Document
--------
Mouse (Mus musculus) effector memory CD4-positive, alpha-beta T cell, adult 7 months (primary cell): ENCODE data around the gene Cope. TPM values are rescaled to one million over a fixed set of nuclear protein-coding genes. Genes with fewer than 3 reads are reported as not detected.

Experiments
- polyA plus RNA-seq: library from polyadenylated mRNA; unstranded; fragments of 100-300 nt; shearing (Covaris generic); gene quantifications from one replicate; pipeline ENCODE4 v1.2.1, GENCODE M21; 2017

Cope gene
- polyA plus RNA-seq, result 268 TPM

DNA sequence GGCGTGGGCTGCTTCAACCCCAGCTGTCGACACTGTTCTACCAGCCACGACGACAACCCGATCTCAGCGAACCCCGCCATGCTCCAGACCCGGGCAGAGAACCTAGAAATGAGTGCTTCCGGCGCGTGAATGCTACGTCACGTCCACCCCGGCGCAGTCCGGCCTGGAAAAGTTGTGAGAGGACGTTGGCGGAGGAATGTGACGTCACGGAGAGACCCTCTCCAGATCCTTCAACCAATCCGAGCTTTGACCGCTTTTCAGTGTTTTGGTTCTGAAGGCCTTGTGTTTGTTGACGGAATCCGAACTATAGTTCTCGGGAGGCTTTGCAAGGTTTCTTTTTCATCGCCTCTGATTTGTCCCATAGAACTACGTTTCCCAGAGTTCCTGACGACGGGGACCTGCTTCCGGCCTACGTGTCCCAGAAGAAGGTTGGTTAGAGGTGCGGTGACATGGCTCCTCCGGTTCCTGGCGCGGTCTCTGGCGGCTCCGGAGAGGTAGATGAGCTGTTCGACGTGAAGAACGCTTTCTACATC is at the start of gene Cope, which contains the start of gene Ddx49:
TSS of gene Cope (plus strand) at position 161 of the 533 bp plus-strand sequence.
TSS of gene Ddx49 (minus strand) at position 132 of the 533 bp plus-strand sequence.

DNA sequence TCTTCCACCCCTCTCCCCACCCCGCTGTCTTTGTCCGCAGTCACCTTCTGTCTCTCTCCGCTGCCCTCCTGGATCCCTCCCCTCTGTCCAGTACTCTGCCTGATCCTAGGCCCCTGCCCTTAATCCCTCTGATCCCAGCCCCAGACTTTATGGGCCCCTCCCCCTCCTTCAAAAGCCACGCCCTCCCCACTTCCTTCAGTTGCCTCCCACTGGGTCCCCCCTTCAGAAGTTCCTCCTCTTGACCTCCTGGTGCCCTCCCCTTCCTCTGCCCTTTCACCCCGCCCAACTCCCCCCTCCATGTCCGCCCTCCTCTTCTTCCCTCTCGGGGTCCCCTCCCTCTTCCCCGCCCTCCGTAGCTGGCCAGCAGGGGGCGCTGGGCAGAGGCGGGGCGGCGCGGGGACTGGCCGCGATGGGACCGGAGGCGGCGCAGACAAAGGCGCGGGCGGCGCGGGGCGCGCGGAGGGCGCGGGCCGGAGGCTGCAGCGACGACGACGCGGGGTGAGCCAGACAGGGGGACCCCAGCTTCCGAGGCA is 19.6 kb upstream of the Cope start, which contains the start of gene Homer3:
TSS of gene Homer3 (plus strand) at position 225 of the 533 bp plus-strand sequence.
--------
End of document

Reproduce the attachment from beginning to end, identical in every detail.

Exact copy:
Mouse (Mus musculus) effector memory CD4-positive, alpha-beta T cell, adult 7 months (primary cell): ENCODE data around the gene Cope. TPM values are rescaled to one million over a fixed set of nuclear protein-coding genes. Genes with fewer than 3 reads are reported as not detected.

Experiments
- polyA plus RNA-seq: library from polyadenylated mRNA; unstranded; fragments of 100-300 nt; shearing (Covaris generic); gene quantifications from one replicate; pipeline ENCODE4 v1.2.1, GENCODE M21; 2017

Cope gene
- polyA plus RNA-seq, result 268 TPM

DNA sequence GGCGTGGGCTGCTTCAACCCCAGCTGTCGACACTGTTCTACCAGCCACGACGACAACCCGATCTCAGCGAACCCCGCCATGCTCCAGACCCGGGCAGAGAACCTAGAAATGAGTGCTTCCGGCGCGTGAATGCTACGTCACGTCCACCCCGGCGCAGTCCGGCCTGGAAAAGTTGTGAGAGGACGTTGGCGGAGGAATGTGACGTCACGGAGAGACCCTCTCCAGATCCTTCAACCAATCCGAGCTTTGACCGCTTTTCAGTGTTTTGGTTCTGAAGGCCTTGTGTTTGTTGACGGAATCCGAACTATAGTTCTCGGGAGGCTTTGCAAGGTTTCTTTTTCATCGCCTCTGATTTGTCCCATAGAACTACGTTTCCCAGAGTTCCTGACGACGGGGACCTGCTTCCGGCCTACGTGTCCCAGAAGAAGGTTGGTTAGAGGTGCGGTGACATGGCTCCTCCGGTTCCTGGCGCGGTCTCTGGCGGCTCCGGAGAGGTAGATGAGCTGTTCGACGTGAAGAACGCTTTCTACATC is at the start of gene Cope, which contains the start of gene Ddx49:
TSS of gene Cope (plus strand) at position 161 of the 533 bp plus-strand sequence.
TSS of gene Ddx49 (minus strand) at position 132 of the 533 bp plus-strand sequence.

DNA sequence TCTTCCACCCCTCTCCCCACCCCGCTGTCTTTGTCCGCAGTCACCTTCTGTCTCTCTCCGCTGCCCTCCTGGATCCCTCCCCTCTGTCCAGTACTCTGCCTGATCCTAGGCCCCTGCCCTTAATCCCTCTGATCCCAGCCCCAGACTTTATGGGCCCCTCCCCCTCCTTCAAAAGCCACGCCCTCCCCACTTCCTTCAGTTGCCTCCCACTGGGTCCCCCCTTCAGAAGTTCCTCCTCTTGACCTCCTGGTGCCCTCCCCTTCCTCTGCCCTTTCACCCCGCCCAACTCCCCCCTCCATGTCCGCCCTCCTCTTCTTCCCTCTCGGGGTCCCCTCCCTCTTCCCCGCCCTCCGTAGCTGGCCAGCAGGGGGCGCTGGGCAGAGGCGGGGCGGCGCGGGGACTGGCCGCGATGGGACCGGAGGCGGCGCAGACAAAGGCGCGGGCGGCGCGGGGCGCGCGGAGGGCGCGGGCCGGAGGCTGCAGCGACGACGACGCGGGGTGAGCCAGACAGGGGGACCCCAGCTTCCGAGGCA is 19.6 kb upstream of the Cope start, which contains the start of gene Homer3:
TSS of gene Homer3 (plus strand) at position 225 of the 533 bp plus-strand sequence.